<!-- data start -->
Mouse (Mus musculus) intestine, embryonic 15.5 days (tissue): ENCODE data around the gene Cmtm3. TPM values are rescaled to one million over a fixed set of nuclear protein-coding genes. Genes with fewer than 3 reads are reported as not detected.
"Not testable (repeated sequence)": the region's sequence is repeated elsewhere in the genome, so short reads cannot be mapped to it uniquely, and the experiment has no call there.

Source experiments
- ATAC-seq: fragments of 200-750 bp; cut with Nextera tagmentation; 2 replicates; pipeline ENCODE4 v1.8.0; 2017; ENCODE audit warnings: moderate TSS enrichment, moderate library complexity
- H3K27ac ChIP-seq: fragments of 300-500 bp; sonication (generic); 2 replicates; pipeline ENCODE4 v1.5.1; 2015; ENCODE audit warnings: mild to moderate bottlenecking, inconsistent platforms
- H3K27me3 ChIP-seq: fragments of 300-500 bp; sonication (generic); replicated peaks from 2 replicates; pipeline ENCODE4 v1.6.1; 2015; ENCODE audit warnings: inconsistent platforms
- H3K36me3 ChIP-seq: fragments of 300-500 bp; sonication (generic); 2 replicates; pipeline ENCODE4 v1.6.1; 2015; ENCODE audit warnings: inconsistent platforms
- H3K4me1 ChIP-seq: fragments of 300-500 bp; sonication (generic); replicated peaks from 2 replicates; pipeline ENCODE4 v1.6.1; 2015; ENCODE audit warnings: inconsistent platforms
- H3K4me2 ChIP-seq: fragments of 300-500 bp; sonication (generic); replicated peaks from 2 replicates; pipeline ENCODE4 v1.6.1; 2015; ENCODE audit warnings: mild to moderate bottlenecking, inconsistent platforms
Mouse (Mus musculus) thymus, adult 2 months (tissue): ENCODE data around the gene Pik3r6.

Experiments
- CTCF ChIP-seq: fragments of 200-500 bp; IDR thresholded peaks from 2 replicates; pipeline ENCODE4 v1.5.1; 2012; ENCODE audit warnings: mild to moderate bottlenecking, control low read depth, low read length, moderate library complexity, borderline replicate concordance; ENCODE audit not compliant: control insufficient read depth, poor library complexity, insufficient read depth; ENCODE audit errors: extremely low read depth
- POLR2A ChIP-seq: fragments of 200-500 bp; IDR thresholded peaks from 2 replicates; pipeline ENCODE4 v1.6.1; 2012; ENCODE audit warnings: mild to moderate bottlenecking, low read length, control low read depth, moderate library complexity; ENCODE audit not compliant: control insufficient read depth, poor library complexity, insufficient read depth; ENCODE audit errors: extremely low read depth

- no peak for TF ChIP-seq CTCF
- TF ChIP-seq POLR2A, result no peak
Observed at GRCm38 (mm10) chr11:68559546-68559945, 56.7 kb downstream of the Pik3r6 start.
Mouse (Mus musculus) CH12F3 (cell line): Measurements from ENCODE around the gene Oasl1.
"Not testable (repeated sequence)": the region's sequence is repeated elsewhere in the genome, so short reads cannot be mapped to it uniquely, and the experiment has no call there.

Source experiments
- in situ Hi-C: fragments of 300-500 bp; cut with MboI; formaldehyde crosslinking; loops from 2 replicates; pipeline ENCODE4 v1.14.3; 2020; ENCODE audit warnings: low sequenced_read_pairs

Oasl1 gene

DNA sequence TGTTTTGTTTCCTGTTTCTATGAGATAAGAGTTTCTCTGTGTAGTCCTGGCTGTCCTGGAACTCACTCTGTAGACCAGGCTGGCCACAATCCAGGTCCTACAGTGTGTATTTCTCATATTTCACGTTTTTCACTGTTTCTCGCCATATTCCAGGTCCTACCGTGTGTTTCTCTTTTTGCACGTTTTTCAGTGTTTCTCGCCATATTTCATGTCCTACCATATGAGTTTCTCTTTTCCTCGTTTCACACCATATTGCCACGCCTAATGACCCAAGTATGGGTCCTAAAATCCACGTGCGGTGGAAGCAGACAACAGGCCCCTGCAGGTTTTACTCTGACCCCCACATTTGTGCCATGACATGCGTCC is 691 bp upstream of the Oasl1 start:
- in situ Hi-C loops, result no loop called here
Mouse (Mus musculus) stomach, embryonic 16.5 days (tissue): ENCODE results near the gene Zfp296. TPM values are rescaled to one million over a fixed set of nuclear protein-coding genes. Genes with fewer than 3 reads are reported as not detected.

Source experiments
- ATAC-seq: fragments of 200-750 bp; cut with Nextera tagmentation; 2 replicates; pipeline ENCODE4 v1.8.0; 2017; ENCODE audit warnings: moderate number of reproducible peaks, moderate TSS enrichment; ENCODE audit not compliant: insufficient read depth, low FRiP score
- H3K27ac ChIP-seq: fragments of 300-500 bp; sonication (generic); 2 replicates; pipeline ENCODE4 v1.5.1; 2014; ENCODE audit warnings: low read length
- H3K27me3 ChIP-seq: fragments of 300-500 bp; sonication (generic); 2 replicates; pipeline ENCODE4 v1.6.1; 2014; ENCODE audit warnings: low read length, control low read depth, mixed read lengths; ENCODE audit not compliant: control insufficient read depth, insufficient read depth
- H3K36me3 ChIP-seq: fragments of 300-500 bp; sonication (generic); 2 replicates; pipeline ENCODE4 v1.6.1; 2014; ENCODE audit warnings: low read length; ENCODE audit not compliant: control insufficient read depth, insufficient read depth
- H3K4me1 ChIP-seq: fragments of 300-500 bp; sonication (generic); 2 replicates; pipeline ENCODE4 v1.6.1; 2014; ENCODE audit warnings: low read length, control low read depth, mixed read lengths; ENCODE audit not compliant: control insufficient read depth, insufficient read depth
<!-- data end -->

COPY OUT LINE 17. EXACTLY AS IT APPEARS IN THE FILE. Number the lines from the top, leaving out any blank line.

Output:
Mouse (Mus musculus) CH12F3 (cell line): Measurements from ENCODE around the gene Oasl1.